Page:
I knew a woman in a neighboring city who used to be a waitress at a popular restaurant in that town. She told me that the worst shift to work was a Sunday morning/afternoon. None of the wait staff wanted to deal with the after-church crowd. Apparently, these fine, outstanding citizens who had put on their best clothes and just spent their obligatory weekly hour in “the Lord’s house” were rude, crabby, demanding, and truly lousy tippers!
For some reason I felt ashamed and embarrassed to tears when she told me this. I found myself saying, “I am so sorry!” even though it was not I who had committed this particular offense. I suppose my reaction was rooted in the same type of feeling we have when a family member has done something really stupid and shameful – are people going to assume we’re the same way because we’re related to that person?
This was this woman’s perception of Christians. She saw people coming from church, and she saw that their behavior was ugly. Ergo, people who go to church (i.e., “Christians”) are horrible. And since I’m a Christian, I felt compelled to apologize for others’ conduct.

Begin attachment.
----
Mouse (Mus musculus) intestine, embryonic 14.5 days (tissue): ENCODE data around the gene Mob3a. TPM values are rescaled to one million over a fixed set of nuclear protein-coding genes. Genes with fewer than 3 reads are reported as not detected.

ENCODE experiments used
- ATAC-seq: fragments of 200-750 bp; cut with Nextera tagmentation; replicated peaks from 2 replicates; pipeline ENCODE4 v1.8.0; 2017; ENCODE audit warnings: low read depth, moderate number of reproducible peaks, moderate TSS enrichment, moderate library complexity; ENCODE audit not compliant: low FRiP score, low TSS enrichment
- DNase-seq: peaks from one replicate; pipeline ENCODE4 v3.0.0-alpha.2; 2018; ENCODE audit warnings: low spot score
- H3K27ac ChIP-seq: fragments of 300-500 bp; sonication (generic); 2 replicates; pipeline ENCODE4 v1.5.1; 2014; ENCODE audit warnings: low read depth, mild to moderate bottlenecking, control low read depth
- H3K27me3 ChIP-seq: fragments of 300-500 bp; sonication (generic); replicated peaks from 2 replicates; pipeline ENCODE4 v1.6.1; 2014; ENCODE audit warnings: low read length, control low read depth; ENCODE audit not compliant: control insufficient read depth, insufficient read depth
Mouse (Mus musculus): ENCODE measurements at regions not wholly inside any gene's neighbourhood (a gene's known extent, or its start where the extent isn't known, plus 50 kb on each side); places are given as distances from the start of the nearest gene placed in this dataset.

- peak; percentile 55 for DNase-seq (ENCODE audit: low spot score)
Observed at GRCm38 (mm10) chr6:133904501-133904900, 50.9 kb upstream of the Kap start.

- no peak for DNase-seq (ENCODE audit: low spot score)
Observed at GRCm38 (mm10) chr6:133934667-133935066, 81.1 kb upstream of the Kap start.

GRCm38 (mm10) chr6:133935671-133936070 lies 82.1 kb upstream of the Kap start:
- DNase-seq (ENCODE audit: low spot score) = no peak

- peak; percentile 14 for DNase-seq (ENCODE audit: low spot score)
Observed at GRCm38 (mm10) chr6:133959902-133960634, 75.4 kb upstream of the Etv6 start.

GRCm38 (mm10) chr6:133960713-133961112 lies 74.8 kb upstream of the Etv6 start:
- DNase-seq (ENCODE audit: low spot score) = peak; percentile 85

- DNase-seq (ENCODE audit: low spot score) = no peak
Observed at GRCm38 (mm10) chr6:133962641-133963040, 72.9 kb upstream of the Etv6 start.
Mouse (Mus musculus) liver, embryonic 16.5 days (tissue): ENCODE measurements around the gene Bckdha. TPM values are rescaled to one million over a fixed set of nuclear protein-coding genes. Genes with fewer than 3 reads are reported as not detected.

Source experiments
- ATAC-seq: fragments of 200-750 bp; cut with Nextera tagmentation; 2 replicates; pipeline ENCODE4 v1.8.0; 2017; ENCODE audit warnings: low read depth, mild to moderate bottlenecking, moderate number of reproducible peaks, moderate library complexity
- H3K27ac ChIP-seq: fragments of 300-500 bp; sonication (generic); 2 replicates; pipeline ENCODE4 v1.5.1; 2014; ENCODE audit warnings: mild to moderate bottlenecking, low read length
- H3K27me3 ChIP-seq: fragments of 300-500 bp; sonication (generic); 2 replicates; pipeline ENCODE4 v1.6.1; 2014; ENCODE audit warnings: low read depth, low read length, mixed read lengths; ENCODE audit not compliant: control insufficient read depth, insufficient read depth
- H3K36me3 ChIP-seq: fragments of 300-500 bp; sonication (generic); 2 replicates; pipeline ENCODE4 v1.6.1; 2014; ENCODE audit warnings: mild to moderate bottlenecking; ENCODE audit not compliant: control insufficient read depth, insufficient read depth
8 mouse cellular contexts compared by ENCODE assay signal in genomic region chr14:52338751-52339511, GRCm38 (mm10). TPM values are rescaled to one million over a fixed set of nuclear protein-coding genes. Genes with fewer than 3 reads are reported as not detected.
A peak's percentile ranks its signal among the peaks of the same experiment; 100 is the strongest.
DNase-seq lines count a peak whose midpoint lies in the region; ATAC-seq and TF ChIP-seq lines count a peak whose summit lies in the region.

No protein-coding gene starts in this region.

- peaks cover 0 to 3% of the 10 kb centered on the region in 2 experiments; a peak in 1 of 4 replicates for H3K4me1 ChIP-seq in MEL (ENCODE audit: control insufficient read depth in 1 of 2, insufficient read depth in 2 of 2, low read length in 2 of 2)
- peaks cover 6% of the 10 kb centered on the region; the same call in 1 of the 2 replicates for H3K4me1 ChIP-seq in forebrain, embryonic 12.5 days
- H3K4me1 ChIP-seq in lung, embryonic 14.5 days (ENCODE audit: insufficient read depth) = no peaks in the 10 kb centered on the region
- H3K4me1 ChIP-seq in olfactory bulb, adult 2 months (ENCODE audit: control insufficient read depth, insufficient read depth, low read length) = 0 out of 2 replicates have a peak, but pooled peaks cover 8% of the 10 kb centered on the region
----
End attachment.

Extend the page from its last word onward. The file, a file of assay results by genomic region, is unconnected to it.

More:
Of course none of us can be responsible for someone else’s behavior, but we all must carefully consider our own conduct at all times.
Matthew 5:14, 16 says, “You are the light of the world. A city set on a hill cannot be hidden; … Let your light shine before men in such a way that they may see your good works, and glorify your Father who is in heaven.” The world is watching more closely than we may realize. They are watching, and they are forming judgments about whether we have something genuinely life changing or if we’re absolutely no better off than they are. If there’s no difference, if we don’t shine God’s love and demonstrate His character, why should they want what we have?
It’s easy to get entangled in the emotions or the politics of a particular situation and forget our true purpose, but let’s remind one another that we’re called to be Christ’s representatives on Earth that others may see and glorify God.